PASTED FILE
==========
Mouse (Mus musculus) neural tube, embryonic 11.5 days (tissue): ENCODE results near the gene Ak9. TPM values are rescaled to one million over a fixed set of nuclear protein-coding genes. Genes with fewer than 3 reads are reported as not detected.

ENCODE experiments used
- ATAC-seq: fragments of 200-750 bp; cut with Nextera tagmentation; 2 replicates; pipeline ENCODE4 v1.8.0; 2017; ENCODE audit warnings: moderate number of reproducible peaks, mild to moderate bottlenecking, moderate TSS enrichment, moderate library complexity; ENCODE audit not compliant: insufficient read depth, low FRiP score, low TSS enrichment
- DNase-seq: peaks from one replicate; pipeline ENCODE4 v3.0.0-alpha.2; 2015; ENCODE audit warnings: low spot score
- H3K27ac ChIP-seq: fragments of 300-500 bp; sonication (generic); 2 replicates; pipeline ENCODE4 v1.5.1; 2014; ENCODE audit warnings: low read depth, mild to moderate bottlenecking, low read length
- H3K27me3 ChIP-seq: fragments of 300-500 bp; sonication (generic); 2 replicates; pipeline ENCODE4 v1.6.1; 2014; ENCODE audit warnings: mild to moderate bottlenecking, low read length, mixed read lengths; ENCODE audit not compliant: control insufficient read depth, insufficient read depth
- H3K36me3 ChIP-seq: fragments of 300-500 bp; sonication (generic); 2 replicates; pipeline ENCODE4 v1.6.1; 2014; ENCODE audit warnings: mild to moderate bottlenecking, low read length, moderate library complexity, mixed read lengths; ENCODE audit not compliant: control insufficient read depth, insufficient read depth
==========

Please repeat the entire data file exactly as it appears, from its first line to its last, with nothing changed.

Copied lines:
Mouse (Mus musculus) neural tube, embryonic 11.5 days (tissue): ENCODE results near the gene Ak9. TPM values are rescaled to one million over a fixed set of nuclear protein-coding genes. Genes with fewer than 3 reads are reported as not detected.

ENCODE experiments used
- ATAC-seq: fragments of 200-750 bp; cut with Nextera tagmentation; 2 replicates; pipeline ENCODE4 v1.8.0; 2017; ENCODE audit warnings: moderate number of reproducible peaks, mild to moderate bottlenecking, moderate TSS enrichment, moderate library complexity; ENCODE audit not compliant: insufficient read depth, low FRiP score, low TSS enrichment
- DNase-seq: peaks from one replicate; pipeline ENCODE4 v3.0.0-alpha.2; 2015; ENCODE audit warnings: low spot score
- H3K27ac ChIP-seq: fragments of 300-500 bp; sonication (generic); 2 replicates; pipeline ENCODE4 v1.5.1; 2014; ENCODE audit warnings: low read depth, mild to moderate bottlenecking, low read length
- H3K27me3 ChIP-seq: fragments of 300-500 bp; sonication (generic); 2 replicates; pipeline ENCODE4 v1.6.1; 2014; ENCODE audit warnings: mild to moderate bottlenecking, low read length, mixed read lengths; ENCODE audit not compliant: control insufficient read depth, insufficient read depth
- H3K36me3 ChIP-seq: fragments of 300-500 bp; sonication (generic); 2 replicates; pipeline ENCODE4 v1.6.1; 2014; ENCODE audit warnings: mild to moderate bottlenecking, low read length, moderate library complexity, mixed read lengths; ENCODE audit not compliant: control insufficient read depth, insufficient read depth